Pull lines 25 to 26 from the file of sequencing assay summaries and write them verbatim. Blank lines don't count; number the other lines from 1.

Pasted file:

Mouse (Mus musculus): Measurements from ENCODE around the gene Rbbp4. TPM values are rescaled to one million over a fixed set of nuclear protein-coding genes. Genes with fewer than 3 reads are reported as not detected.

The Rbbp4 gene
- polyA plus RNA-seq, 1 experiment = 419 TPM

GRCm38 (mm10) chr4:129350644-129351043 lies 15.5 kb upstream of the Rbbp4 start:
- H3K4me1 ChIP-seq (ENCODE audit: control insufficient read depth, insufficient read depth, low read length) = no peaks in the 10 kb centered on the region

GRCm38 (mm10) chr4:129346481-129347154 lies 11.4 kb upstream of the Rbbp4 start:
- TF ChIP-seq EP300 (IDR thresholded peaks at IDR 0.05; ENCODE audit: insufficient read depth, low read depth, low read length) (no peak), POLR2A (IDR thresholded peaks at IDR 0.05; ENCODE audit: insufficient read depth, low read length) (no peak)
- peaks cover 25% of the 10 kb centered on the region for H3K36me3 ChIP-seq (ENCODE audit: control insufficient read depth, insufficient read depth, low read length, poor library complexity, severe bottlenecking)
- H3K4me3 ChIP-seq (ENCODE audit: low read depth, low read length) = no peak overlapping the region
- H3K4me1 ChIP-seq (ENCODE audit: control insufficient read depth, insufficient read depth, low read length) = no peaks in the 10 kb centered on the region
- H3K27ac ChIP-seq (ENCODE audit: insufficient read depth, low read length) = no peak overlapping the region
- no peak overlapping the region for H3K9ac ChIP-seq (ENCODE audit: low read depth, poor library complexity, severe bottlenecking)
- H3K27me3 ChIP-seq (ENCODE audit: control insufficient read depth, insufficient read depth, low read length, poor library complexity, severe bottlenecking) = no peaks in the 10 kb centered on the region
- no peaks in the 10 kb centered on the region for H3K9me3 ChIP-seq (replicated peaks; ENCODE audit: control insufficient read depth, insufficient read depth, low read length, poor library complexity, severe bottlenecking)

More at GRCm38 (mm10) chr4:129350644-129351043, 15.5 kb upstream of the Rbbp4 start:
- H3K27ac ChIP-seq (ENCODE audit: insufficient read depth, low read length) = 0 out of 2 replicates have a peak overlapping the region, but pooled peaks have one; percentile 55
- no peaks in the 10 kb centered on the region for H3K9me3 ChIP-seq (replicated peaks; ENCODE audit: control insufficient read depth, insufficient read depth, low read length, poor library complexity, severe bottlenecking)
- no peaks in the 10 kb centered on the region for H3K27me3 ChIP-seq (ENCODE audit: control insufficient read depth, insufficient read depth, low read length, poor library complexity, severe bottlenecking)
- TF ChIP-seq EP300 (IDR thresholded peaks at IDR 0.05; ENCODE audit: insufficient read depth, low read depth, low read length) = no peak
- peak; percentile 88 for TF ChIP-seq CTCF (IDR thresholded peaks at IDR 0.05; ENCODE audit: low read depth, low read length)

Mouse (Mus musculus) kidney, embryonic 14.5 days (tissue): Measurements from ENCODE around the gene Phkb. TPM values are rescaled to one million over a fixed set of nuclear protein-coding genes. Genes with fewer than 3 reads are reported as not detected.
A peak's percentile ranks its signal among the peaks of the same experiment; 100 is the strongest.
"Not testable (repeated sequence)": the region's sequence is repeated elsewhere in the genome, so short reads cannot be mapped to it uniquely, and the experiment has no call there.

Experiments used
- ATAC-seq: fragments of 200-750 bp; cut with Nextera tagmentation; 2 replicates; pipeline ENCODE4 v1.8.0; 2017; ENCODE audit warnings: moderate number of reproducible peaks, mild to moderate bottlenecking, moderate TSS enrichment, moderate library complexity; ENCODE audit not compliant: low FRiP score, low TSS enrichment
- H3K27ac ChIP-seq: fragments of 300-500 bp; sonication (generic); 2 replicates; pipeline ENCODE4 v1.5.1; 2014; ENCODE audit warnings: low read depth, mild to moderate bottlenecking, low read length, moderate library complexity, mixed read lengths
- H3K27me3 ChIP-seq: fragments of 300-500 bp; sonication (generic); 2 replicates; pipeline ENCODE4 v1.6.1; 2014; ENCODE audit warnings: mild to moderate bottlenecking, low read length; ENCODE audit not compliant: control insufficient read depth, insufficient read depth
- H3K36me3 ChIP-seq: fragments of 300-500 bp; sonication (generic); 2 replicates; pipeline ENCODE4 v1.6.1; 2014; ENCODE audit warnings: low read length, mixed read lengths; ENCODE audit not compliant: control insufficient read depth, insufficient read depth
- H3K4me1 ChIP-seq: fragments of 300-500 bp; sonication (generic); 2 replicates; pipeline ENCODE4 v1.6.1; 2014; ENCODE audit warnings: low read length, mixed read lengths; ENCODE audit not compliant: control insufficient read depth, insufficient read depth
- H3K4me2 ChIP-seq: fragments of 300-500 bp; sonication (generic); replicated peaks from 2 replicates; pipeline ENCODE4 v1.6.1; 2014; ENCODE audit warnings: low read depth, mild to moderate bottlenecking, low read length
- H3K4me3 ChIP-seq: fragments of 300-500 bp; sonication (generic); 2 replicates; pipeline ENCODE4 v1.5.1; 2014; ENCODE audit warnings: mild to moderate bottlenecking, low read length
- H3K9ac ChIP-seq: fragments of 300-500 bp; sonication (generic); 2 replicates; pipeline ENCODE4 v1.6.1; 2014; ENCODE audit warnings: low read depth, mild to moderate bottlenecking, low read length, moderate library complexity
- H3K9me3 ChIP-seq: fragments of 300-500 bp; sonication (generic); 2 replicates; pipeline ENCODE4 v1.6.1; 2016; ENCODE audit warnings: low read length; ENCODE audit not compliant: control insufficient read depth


- ATAC-seq: fragments of 200-750 bp; cut with Nextera tagmentation; 2 replicates; pipeline ENCODE4 v1.8.0; 2017; ENCODE audit warnings: moderate number of reproducible peaks, mild to moderate bottlenecking, moderate TSS enrichment, moderate library complexity; ENCODE audit not compliant: low FRiP score, low TSS enrichment
- H3K27ac ChIP-seq: fragments of 300-500 bp; sonication (generic); 2 replicates; pipeline ENCODE4 v1.5.1; 2014; ENCODE audit warnings: low read depth, mild to moderate bottlenecking, low read length, moderate library complexity, mixed read lengths